My Teaching Philosophy
Okay – yes. I am an advocate of the Socratic method of teaching. Even before I knew it as a pedagogical system, it was the way I conversed, learned and taught. Cerainly then, my predisposition to its practice was what drew me to the study of philosophy as an undergraduate and as a writer throughout my life. Dialogue is a natural approach to arriving at answers and deeper questions. So aside from actively engaging students in a listening, questioning and dialectic system of learning, the Socratic system also enables the fine tuning of much needed and rarely developed skills including the organization of observations, a logical presentation of ideas, respect for free speech and different beliefs, and the use of precise linguistics.
Before teaching -- while I was a theater director, a mother, a journalist, and even a student myself, I had an ingrained philosophy about imparting knowledge, which while founded on Socratic pedagogy went beyond dialectic to take into account that knowledge and information are greatly influenced by the cultural forces of time and place. In combining the Socratic method with the theory that truth is relative, I followed a tenant prescribed by Alexander Pope in his poem An Essay on Criticism, written in 1709:A little learning is a dang’rous thingDrink deep, or taste not the Pierian springI am fully on board with Pope’s claim that while a small taste from the spring of knowledge causes us to be “intoxicated” with our own learning, drinking deep “sobers” us so that we realize how much more there is to know. This brings it back round to Socrates who said, I know that I know nothing. It is also the foundation for the Buddha Sakymuni, who after a lifetime of teaching held that he taught his disciples nothing and that to know is to discover one’s self..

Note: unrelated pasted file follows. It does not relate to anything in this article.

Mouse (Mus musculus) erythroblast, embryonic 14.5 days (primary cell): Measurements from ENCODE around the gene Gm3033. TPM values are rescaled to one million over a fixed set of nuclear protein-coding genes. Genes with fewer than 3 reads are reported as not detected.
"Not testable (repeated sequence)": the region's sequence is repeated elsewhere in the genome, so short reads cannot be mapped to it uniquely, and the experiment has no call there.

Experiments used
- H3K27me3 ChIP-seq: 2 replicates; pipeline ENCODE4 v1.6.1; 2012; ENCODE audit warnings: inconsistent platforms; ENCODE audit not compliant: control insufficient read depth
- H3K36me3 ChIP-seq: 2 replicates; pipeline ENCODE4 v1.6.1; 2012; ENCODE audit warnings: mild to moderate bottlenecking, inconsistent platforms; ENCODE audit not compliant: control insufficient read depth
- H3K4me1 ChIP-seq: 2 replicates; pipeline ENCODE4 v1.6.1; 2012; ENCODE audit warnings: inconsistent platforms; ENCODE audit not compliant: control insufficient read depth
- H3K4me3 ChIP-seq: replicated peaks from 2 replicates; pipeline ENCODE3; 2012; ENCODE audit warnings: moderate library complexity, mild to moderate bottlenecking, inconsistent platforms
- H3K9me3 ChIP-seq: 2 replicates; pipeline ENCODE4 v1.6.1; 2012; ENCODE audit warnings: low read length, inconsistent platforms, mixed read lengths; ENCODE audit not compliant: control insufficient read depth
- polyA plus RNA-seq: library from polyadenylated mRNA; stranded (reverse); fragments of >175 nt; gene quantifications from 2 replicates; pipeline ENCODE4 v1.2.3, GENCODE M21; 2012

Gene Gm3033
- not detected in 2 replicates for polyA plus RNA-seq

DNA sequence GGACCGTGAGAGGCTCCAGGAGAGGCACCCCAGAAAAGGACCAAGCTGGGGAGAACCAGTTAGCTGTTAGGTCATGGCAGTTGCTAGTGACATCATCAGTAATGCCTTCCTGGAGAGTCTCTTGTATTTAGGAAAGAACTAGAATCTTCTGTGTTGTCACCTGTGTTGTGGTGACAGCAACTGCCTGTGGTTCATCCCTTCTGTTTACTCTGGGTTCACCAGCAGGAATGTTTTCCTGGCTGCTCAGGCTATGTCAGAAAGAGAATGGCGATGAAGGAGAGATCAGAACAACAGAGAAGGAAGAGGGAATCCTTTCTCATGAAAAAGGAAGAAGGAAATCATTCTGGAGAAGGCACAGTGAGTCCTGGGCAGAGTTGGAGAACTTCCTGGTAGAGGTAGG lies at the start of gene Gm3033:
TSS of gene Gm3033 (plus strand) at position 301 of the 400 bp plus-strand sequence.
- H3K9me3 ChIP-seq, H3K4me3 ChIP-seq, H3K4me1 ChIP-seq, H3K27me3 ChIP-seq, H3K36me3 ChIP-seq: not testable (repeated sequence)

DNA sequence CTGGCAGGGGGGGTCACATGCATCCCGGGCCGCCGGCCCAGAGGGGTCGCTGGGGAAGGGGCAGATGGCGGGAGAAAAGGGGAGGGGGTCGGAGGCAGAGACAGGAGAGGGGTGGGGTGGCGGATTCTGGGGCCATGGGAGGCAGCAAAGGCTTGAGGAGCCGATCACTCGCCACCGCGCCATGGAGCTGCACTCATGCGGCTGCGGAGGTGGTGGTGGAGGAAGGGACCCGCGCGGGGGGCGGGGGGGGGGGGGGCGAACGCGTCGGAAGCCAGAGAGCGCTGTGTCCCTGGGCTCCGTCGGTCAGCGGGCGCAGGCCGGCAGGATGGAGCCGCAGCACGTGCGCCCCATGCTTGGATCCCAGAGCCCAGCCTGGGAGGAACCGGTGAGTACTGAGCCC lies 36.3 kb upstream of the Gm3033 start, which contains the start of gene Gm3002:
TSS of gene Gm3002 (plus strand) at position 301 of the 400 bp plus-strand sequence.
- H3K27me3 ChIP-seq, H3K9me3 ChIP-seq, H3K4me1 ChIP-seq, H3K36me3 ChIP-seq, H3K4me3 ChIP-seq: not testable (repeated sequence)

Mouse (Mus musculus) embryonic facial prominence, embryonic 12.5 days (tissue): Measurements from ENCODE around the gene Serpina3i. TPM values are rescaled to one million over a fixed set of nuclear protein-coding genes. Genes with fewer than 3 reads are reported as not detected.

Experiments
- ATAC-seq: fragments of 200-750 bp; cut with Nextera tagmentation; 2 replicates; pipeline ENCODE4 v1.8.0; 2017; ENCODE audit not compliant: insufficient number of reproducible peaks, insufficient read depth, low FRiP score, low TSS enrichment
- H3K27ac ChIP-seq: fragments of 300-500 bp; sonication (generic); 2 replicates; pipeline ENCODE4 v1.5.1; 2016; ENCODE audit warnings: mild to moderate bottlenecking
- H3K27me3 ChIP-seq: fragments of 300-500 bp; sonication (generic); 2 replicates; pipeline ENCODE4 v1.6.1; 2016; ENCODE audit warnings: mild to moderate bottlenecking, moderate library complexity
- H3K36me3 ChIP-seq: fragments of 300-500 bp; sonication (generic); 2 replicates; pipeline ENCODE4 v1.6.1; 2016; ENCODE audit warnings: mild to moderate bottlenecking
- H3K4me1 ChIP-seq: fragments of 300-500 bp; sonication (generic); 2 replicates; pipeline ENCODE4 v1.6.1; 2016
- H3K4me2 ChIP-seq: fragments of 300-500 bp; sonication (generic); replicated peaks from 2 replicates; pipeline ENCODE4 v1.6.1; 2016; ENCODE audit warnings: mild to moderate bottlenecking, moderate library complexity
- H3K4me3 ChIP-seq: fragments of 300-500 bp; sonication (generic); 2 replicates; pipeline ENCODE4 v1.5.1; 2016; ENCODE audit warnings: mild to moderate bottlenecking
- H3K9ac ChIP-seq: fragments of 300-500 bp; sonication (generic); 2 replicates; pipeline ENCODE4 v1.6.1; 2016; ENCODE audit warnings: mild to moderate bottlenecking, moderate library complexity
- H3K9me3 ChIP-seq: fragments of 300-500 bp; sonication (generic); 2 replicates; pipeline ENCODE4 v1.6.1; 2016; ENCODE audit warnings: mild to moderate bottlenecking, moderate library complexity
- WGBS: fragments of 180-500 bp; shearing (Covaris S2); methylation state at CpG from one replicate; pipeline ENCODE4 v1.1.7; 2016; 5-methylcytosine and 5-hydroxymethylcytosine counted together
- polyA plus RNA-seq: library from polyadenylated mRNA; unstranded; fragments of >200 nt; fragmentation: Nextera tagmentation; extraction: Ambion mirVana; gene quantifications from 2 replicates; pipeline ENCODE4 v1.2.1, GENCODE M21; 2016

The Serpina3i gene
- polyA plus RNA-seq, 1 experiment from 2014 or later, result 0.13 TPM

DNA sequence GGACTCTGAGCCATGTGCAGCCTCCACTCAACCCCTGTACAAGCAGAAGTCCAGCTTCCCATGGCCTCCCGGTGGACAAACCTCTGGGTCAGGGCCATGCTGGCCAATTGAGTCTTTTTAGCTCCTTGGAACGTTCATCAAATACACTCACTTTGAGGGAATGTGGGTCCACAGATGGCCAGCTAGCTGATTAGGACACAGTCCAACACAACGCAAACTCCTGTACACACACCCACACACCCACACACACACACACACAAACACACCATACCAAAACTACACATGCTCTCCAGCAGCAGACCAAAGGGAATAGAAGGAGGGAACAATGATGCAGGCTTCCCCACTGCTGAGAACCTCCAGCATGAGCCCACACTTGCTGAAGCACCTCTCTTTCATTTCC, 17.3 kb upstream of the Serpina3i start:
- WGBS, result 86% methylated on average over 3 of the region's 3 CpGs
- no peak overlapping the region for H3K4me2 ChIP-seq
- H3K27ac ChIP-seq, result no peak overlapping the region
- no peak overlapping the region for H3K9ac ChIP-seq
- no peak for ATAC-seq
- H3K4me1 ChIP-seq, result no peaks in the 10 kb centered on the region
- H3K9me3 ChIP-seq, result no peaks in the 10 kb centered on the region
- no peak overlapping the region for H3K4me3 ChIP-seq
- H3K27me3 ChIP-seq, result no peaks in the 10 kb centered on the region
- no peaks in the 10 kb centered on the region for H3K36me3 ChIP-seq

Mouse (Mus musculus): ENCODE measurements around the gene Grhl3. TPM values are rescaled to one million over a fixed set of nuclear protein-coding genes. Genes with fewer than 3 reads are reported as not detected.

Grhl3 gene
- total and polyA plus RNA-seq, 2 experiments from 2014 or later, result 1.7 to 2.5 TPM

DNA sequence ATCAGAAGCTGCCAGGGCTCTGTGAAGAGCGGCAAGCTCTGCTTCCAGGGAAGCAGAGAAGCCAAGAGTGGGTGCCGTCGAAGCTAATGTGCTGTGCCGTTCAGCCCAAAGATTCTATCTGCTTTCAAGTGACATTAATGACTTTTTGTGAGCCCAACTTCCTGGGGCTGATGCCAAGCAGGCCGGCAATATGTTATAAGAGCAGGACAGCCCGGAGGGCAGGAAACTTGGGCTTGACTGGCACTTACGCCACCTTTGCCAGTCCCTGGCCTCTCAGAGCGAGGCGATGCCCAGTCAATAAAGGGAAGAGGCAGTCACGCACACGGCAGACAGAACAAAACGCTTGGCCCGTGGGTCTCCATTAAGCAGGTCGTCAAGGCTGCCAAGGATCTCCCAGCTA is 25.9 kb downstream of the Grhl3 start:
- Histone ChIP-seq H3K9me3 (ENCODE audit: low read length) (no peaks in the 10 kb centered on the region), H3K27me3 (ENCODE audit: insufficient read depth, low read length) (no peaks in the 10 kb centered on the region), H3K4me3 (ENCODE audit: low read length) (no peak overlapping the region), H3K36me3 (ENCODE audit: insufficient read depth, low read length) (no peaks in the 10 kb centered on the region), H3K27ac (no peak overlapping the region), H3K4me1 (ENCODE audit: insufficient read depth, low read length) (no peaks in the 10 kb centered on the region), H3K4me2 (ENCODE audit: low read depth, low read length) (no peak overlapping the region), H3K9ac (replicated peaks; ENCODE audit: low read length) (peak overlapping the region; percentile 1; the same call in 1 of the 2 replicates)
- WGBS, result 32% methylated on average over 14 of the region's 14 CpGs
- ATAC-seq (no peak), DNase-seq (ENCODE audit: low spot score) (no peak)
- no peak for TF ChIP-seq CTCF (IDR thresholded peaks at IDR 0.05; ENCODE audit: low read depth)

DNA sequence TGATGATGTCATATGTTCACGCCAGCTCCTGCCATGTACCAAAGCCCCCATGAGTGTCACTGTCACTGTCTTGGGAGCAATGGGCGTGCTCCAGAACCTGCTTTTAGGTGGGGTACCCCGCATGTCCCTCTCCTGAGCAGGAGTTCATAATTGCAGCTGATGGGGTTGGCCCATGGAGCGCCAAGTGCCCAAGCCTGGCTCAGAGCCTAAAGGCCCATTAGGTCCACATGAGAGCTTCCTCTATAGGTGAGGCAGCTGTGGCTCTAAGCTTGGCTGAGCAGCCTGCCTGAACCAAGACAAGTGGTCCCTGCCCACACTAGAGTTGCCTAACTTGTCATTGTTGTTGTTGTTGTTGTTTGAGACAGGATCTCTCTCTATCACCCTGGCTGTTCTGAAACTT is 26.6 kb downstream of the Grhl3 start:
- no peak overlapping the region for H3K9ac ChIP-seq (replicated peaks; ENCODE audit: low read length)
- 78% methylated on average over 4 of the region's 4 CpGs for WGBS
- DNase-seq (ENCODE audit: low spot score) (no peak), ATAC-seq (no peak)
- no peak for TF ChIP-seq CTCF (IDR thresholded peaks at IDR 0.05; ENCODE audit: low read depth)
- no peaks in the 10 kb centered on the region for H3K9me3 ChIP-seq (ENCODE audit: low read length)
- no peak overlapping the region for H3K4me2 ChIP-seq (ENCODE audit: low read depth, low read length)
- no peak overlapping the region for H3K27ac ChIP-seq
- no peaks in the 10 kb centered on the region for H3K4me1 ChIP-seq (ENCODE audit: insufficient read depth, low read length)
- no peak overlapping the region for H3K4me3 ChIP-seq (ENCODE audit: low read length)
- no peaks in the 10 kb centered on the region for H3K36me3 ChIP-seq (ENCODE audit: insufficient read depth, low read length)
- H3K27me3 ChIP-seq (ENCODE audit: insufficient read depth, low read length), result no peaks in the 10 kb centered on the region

The process of learning requires the student/teacher relationship to go through three stages which can be said to progress from the concrete to the ephemeral:
1) acquire fact and opinion;
2) engage in a logical dialog;
3) recognize and trust the insight of the imagination.
In remembering that the Sun once revolved around the planets, the Earth was flat, and that it was once the case that nothing could go faster than the speed of light (or even that margarine was healthier than butter) – then we already know that there is much more to be gained below the surface of the spring of knowledge. I believe that it is the teacher’s job to impart the facts in his field of expertise and to build a supportive architectural frame and strong foundation. I also contend that it is the teacher’s role to provide the student with the tools to drink deep, to guide him to the wonderment of discovery, to be there when he comes up for air, and to keep him from getting lost in the current.
Teaching is tied to the supposition that learning is attained through a process of re-creation and discovery, and it is founded in the development of a student as an individual and complete person. To move on this path, the teacher’s role is to provide an environment of intellectual discourse, emotional trust, and respect.